WFM (2009); WIM (2010); WGM (2012) and IM (2014).
She scored her first IM norm in her 7.5/11 result in the European Individual Championships (Women) (2010), and is the 2010 U16 Girls World Champion. She successfully defended her U16 crown in 2011. Belarusian champion (w) in 2010, 2012 and 2013. She came 2nd in the Moscow Open 2012 E with 6.5/9, lifting her to being the top rated girl U18 in Europe, and subsequently scored a solid 5.5/11 at the European Individual Women's Championship (2012) and placed 3rd in the U20 Open Championship Belarus behind IM Vladislav Kovalev and FM Roman Grib. She contested the World Junior Championship (Girls) (2012), and was =1st with three other players on 9.5/13 but ended up 2nd on tiebreak behind WGM Qi Guo and ahead of IM Anastasia Bodnaruk and WFM Medina Warda Aulia. She competed in the FIDE Knock-out Women's World Championship (2012), but lost her first round match to former Women's World Champion and Chinese GM, Zhu Chen. She fared better in the Belarussian championship in December, scoring 6/9 and finishing =8th, a point from the lead and a 2nd IM norm, in a field of 70. Although she won the 2013 Belarussian Women's Championship, her 6.5/9 in a weak field cost cost her 19 rating points. A few weeks later, she scored only 4/9 in the Moscow Open 2013G (women only section), shedding 13 ratings points and a world ranking in the U18 division. Although she won the Belarus U20 championship (on tiebreak) with 4.5/7, her score lost her a couple of rating points, which she more than recovered with an excellent 6.5/7 result in the 2013 season of the Czech-Slovak League. She boosted her rating considerably with a strong 6.5/11 at the European Individual Women's Championship (2013), narrowly missing her 3rd IM norm. In October 2013, she won the European U18 Girls Championship. In December 2013, she was =1st at the World U18 Girls Championship, but was 2nd on an unfortunate tiebreak which counted the most wins - the problem being that the winner won 1st on the basis of a win on forfeit. She also scored 4.5/8 playing in the annual Snowdrops - Oldhands (2013), winning one and drawing 7 games against her older GM opponents. The result was of IM norm quality but did not qualify as an IM norm due to it being only 8 rounds, 1 round short of the usual minimum prerequisite.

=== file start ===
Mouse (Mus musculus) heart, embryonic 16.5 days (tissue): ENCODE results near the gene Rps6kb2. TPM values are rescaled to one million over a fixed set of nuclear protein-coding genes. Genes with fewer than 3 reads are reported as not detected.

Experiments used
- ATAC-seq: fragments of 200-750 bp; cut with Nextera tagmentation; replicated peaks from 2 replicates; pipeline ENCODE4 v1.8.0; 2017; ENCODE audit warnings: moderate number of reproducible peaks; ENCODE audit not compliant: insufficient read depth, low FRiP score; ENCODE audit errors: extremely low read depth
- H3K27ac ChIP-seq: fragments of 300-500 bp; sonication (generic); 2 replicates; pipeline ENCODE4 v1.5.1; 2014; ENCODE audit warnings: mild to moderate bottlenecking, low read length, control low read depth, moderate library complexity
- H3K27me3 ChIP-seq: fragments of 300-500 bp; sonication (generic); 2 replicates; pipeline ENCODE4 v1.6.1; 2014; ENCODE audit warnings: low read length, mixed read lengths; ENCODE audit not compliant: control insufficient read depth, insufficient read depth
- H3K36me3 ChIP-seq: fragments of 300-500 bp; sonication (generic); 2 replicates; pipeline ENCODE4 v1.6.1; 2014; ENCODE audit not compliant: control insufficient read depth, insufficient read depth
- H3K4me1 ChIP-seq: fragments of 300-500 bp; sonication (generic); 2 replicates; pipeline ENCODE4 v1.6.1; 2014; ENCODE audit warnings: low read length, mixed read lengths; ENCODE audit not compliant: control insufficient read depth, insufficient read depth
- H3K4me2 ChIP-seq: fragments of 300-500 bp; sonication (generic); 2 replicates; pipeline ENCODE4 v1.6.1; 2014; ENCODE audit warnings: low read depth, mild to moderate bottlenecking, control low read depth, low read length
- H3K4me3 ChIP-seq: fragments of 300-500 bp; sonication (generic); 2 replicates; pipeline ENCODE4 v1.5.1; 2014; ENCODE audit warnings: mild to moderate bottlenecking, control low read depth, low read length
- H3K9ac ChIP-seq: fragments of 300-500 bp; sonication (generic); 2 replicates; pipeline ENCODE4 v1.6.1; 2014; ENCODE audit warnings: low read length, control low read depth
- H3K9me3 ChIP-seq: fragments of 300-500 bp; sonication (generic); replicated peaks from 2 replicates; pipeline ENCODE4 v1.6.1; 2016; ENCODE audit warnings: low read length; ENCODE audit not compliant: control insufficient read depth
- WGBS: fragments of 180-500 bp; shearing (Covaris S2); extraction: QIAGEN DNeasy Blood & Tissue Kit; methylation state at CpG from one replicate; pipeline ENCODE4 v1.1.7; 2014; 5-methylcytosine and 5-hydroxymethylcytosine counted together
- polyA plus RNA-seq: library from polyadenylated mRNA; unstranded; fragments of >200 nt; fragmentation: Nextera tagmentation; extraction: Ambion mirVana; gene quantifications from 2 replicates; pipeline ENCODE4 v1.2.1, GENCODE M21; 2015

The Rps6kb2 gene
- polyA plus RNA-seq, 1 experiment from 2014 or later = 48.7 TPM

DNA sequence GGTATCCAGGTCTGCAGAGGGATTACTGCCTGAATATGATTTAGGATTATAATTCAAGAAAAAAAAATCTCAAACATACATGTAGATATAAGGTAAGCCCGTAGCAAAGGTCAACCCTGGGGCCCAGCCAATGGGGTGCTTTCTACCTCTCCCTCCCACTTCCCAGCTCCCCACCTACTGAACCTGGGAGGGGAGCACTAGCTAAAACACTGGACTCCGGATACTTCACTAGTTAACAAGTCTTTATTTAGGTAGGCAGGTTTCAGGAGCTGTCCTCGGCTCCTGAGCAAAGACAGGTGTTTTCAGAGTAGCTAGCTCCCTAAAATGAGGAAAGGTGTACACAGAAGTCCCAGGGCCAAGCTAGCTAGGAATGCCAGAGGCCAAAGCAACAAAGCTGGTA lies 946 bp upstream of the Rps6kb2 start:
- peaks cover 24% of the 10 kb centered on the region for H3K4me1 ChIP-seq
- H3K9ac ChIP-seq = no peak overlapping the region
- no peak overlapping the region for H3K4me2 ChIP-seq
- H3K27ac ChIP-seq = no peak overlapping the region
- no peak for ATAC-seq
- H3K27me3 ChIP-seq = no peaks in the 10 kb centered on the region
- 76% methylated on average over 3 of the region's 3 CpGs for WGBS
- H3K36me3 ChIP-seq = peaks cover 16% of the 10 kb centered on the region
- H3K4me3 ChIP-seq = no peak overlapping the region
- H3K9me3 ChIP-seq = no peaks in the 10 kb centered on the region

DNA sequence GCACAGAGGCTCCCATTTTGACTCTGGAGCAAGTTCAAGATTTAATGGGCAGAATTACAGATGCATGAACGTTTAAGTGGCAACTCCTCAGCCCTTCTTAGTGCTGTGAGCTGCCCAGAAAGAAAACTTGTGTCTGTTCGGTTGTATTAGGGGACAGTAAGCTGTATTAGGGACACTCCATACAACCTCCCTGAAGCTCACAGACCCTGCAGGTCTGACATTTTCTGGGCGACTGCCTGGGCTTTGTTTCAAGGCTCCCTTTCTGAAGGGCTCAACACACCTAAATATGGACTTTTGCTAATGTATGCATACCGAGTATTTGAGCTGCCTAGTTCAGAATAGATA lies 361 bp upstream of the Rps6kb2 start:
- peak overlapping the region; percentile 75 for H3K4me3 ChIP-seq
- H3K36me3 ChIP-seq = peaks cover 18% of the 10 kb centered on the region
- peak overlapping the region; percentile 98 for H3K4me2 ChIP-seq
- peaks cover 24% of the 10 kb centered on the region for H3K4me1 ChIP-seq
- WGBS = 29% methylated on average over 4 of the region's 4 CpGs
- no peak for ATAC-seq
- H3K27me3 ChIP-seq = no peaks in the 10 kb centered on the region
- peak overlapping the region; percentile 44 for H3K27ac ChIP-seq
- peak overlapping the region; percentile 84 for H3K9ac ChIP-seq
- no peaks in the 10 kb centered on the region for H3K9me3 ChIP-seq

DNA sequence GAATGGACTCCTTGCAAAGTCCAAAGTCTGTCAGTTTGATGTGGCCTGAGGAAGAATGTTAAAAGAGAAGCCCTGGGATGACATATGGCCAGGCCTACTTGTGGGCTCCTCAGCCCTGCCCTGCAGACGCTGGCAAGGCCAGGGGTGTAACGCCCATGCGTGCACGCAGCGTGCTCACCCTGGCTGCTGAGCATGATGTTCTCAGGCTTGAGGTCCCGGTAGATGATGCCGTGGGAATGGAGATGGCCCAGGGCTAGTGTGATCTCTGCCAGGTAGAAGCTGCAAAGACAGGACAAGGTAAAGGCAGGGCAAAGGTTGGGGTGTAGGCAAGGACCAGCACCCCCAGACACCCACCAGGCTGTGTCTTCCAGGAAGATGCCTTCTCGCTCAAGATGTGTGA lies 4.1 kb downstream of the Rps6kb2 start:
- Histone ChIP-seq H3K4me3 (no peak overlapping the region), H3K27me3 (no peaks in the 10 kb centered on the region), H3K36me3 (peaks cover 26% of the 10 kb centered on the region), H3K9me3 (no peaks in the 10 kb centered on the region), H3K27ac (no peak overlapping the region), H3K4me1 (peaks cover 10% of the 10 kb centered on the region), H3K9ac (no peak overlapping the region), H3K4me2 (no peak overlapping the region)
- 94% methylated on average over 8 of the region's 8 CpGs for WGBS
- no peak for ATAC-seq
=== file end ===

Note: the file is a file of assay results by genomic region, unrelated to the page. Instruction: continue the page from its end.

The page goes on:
Nevertheless in January 2014, she contested the Belarussian Championship, scoring 6.5/13 (including a win over Sergei Zhigalko), a result that won her the third IM norm she needed to acquire the title. She gained sufficient points in this event to take her over the requisite 2400 rating. She followed up in February with a solid 4.5/9 in the Bronstein Memorial (2014). In August 2014, she played board 1 for the Women's Belarussian team at the Chess Olympiad (Women) (2014) held in Tromsø, scoring 8/10 and narrowly missing a board prize. In October she scored a relatively rating-neutral 5.5/9 at the Chigorin Memorial 2014 and in repeated her effort in December with another rating-neutral result at the 4th International Chess Memorial of Krystyna Holuj-Radzikowska in Wroclaw in Poland where she scored 5.5/9 and placed =3rd. Just before Christmas, she scored 6.5/11 at the European Rapid Championship, also held in Wroclaw. In January 2015, she finished midway in the round robin Belarus Championship, and in April she withdrew late in the Belarus U20 championship. In September 2015, she placed fourth in the World Junior (Grils) Championship and in October 2015, she scored 6/7 in the Georgian Clubs Championship.
Ziaziulkina's highest rating to date is 2431 from February to April 2015.
Wikipedia article: Nastassia Ziaziulkina